The EU president's laissez-faire attitude belies the incredible power held by the tax evasion industry
Jean-Claude Juncker is the archetypal Luxembourgian.The president of the European Commission is in theory a champion of a multicultural Europe. He has the right experience at the highest political level and has first-hand knowledge of French and German-speaking territories, the Continent’s heart.
They couldn’t pick a better leader, could they?
Actually, yes. At the end of last year, it turned out that Juncker does not fit the bill at all: his remarks on the Luxembourg Leaks were revealing. It has all started to go pear-shaped.
The former PM and finance minister of Luxembourg admitted in an interview that he’s no more responsible than others in allowing big multinationals to use legal manoeuvring through his country, which notoriously encourages skipping full fiscal compliance.
“Subjectively speaking, I’ve nothing to blame myself for any more than others have, and I should add that European governments have said nothing following these articles.
“But, objectively speaking, I am weakened because LuxLeaks suggests that I took part in operations that did not follow basic ethical and moral rules.
“There are many doubts in the minds of numerous Europeans and I’m profoundly sad about that.”
These were Juncker’s words to the French newspaper Libération, relayed by The Guardian.
The legal exploitation of loopholes smacks of unfairness. Bearing in mind Juncker’s past and current political height, this story is a broken pact between authorities and electors.
The Base erosion and profit shifting mechanism (BEPS) – proof of a flawed EU internal market – meant that money was easily siphoned off via Luxembourg. Communities in neighbouring countries put up with scaled-back public services as a result of shrinking tax revenue.
This didn’t just happen in Luxembourg, although it was precisely there that most of the unbelievable tax evasion tricks ever devised on EU soil have taken place. All of them were seemingly legal.
The Irish Times explained this in simple yet unequivocal terms:
“The corporate tax structures involving Luxembourg can seem nightmarishly convoluted, but in essence they are quite simple. They save groups of companies tax by creating contrived ‘costs’ that can be used to reduce the group’s taxable profits, but have little or no effect on its real profits.”
Juncker feels saddened by the way Europeans look at him. But what’s really depressing is that he has yet to take a firm stance against what happened. The interview with the French daily was really poor show.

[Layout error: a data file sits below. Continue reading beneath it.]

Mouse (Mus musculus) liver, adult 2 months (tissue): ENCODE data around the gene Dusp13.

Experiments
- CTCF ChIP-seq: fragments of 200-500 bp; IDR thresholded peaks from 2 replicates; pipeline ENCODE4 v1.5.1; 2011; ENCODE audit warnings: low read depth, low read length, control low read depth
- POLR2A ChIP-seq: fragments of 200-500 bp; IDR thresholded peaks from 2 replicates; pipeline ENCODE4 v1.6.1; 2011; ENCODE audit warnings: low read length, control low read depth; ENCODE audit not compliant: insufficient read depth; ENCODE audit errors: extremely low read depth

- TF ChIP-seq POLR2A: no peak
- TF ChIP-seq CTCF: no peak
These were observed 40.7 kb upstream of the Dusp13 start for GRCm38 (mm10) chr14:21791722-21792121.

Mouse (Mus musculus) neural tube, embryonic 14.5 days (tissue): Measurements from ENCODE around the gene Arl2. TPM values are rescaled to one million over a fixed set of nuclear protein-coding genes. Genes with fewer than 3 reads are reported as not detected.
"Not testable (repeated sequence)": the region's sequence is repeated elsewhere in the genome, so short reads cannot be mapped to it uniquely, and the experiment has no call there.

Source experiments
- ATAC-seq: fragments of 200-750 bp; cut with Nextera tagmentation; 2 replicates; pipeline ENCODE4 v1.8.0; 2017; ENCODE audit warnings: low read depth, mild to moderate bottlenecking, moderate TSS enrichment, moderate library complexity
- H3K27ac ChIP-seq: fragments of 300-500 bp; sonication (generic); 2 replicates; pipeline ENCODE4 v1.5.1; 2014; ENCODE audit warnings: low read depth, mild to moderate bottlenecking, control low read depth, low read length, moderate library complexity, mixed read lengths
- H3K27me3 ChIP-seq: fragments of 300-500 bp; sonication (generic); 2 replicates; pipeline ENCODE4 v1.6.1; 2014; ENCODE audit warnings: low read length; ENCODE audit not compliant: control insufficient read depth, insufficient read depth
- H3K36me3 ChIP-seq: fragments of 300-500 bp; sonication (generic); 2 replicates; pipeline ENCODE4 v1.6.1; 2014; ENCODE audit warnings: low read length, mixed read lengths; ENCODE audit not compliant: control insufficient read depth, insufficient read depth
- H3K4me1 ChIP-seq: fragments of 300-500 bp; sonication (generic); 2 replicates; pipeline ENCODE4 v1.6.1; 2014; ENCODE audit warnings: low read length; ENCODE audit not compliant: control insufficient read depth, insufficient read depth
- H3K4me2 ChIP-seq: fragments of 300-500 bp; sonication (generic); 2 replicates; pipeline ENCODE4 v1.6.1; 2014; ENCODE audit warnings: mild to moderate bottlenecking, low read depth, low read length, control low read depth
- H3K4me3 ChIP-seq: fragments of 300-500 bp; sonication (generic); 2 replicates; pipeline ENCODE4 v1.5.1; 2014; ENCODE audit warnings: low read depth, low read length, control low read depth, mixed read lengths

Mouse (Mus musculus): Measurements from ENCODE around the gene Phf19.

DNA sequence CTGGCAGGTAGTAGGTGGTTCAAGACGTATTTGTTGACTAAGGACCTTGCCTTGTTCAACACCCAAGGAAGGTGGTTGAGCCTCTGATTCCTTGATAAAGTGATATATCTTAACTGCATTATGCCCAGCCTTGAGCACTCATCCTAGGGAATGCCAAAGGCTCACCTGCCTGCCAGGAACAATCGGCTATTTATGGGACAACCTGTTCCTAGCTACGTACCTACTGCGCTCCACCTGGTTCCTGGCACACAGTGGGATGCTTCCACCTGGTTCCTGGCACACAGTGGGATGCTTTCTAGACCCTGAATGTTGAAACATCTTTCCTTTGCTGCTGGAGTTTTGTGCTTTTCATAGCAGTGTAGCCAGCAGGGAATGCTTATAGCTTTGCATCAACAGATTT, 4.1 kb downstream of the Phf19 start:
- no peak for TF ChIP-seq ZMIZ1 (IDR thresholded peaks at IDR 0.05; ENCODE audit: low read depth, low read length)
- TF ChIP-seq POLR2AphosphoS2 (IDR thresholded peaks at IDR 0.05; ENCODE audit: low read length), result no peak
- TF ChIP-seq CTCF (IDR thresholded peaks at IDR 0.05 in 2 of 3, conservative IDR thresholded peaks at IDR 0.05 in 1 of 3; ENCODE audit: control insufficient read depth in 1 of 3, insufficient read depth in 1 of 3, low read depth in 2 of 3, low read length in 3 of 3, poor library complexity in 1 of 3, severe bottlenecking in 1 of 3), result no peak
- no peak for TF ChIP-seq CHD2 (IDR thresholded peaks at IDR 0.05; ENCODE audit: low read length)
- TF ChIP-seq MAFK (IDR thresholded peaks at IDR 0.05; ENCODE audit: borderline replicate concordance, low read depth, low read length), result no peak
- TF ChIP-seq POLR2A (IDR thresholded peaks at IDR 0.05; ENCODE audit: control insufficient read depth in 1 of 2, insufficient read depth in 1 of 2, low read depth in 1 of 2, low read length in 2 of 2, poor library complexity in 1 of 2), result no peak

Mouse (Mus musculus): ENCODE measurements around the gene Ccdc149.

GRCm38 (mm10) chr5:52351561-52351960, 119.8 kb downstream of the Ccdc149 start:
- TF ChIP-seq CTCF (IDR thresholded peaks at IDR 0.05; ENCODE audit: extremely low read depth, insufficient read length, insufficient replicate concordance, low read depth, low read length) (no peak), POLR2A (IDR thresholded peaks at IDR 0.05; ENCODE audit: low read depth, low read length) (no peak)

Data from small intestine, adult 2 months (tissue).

Questions about Juncker’s integrity were brought about by enterprising journalism. The effort put in by the International Consortium of Investigative Journalists (ICIJ) to uncover the LuxLeaks’ magnitude was is admirable. Independent journalism at its best, of the type Europeans desperately need.
French whistleblower Antoine Deltour has apparently been made a scapegoat, together with fellow countryman Edouard Perrin, a journalist who first broadcast the story in 2012 on a major TV channel. Both have been brought before justice. Deltour risks facing ten years in jail and fines of over a million euros.
According to Luxemburger Wort, Deltour maintains he shouldn’t be seen as directly responsible for LuxLeaks. In his view all he did was to pass on secret documents to one journalist: an understandable last-throw attempt to save his bacon.
The pressure around him must be enormous indeed. His is a case of exemplary punishment. In fact, tax evasion is an industry in itself, propped up by hugely powerful lobbies. Their message couldn’t be clearer: don’t mess with us. A disconcerting scenario, with intimidation being enough to silence individuals itching for justice.
Germany, France and Italy – who majorly lost out on tax revenue during Juncker’s nineteen-year career in government – were quick in showing their anger.
The three countries’ finance ministers ‘were so outraged’, said Simon Bowers in The Observer, ‘that they wrote to the commission demanding an urgent tax avoidance crackdown.’ The UK did not sign the letter, despite its own conspicuous losses.
The paper highlighted how the workings of the dark financial underworld echo in these unveiled practices
“In many cases it was clear that these private deals rubber-stamped highly aggressive tax avoidance structures, sapping the tax receipts of other nations.”
The half-sorry Luxembourgian practically admitted malevolence; but, he implies, everybody has sticky fingers and he shouldn’t be singled out. He showed he has no moral high ground to speak of.
In light of all this, it is clear that Juncker’s leadership deserves further questioning. Considering that the tackling of tax evasion is on all political parties’ agendas, can the EU, with the help of brave journalism, aspire to more conscientious leaders? And do we have to wait till 2019 to see any changes?
Alessio Colonnelli also contributes to openDemocracy, Shifting Grounds and Euro Crisis/LSE. He holds a combined B.A./M.A. in languages and literary translation from Padua University
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